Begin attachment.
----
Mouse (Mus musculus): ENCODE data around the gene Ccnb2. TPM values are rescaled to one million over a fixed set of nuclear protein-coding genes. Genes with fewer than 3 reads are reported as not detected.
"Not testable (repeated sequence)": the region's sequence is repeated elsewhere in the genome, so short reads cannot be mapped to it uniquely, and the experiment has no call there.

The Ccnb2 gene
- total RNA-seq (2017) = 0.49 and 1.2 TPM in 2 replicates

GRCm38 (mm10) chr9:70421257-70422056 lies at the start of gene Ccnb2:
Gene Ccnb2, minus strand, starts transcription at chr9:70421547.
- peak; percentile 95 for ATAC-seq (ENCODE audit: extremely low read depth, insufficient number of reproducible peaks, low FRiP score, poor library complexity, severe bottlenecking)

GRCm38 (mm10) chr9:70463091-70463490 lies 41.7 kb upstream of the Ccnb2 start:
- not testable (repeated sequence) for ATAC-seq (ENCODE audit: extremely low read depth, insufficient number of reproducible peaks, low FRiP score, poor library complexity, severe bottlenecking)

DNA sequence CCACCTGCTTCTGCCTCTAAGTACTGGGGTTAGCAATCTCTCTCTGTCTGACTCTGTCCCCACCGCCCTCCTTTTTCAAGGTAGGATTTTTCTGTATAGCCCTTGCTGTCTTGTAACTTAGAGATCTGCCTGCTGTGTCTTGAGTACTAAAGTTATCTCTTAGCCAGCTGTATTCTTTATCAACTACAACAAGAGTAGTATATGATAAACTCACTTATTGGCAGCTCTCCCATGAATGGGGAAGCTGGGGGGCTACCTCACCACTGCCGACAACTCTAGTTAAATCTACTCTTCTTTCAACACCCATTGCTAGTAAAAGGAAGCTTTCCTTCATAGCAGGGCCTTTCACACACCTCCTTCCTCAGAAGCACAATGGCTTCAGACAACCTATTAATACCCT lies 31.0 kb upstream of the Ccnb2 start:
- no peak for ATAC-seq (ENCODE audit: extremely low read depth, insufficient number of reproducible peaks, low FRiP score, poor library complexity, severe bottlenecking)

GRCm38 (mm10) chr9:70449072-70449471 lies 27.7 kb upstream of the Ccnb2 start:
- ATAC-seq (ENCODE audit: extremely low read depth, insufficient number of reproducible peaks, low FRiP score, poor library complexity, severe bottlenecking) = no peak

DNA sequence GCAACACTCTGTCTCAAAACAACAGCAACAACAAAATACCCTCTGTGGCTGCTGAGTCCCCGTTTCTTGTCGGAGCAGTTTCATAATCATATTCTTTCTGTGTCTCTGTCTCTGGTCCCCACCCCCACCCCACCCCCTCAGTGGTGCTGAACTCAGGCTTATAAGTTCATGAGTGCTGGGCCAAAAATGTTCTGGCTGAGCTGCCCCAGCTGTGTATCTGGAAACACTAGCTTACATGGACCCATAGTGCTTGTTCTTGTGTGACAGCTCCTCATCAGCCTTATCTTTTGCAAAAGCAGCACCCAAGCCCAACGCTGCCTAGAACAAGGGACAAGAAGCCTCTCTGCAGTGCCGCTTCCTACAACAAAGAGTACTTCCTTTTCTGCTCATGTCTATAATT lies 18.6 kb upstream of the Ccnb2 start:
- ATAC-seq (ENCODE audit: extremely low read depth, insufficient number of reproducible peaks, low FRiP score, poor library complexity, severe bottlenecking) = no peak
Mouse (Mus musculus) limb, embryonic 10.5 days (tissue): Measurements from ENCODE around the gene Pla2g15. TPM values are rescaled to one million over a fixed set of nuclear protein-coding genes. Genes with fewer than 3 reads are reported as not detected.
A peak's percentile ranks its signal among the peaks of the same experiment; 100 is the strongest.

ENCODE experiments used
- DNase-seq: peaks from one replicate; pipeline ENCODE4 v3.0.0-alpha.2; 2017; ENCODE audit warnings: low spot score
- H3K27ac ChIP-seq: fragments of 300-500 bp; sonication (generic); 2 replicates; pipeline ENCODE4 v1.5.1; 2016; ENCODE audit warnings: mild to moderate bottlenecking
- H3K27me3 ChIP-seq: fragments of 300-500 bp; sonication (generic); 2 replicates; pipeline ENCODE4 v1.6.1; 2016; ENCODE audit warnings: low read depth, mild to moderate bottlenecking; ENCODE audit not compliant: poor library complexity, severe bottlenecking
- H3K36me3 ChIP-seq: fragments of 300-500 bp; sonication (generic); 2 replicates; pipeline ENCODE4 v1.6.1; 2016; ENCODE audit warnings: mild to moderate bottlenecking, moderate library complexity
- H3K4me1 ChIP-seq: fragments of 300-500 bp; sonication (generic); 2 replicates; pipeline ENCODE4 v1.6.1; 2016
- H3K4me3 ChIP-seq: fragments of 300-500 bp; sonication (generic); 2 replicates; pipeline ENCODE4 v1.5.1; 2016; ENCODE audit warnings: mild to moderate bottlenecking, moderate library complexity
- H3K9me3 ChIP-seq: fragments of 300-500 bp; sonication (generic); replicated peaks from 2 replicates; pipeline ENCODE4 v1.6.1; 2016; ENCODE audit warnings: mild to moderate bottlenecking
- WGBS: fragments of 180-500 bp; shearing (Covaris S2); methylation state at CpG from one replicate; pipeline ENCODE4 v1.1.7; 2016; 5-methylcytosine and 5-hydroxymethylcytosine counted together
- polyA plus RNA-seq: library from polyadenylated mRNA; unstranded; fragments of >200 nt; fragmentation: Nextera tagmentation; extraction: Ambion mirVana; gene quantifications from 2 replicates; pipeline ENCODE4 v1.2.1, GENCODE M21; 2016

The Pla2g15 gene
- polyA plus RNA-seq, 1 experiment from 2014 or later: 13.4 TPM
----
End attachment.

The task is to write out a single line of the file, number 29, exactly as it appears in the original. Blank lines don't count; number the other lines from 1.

- polyA plus RNA-seq, 1 experiment from 2014 or later: 13.4 TPM